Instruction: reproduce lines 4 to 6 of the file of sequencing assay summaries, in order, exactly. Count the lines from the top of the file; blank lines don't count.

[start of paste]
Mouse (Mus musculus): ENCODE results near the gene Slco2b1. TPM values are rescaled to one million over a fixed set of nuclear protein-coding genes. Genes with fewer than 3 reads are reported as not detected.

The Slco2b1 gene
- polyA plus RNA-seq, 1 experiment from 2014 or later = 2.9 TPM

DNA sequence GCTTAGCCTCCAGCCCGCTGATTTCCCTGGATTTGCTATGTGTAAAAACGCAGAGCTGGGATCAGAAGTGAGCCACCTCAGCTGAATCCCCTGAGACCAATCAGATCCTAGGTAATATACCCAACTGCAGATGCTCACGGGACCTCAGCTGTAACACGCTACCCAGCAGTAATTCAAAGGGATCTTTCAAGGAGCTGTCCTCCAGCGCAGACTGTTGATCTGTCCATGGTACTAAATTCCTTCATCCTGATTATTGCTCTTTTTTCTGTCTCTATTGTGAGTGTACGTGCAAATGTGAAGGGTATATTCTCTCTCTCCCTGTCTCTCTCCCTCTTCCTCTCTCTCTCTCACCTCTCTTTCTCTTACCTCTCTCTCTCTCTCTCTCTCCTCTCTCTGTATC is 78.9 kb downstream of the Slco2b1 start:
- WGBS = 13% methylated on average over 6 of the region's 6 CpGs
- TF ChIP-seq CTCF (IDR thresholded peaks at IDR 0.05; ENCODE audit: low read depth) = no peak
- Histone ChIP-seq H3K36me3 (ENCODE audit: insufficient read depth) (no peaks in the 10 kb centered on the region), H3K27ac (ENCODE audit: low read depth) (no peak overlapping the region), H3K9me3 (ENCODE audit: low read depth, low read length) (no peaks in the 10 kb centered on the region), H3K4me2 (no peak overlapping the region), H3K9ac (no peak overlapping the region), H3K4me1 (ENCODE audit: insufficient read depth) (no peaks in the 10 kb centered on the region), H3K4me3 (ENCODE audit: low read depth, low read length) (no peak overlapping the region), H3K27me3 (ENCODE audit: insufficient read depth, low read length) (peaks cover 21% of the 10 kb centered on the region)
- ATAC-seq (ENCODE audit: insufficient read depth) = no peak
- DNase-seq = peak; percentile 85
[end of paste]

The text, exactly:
DNA sequence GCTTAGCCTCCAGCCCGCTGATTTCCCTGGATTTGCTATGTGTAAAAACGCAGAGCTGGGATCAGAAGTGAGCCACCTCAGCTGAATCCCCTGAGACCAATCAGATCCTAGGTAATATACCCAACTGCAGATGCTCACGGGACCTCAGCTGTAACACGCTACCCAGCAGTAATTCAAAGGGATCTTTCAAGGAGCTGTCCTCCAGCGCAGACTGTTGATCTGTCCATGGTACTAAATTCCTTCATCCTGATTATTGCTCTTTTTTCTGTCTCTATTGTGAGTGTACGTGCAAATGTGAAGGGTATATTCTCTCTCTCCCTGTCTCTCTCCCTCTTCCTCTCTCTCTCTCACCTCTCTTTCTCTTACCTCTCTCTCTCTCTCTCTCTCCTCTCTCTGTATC is 78.9 kb downstream of the Slco2b1 start:
- WGBS = 13% methylated on average over 6 of the region's 6 CpGs
- TF ChIP-seq CTCF (IDR thresholded peaks at IDR 0.05; ENCODE audit: low read depth) = no peak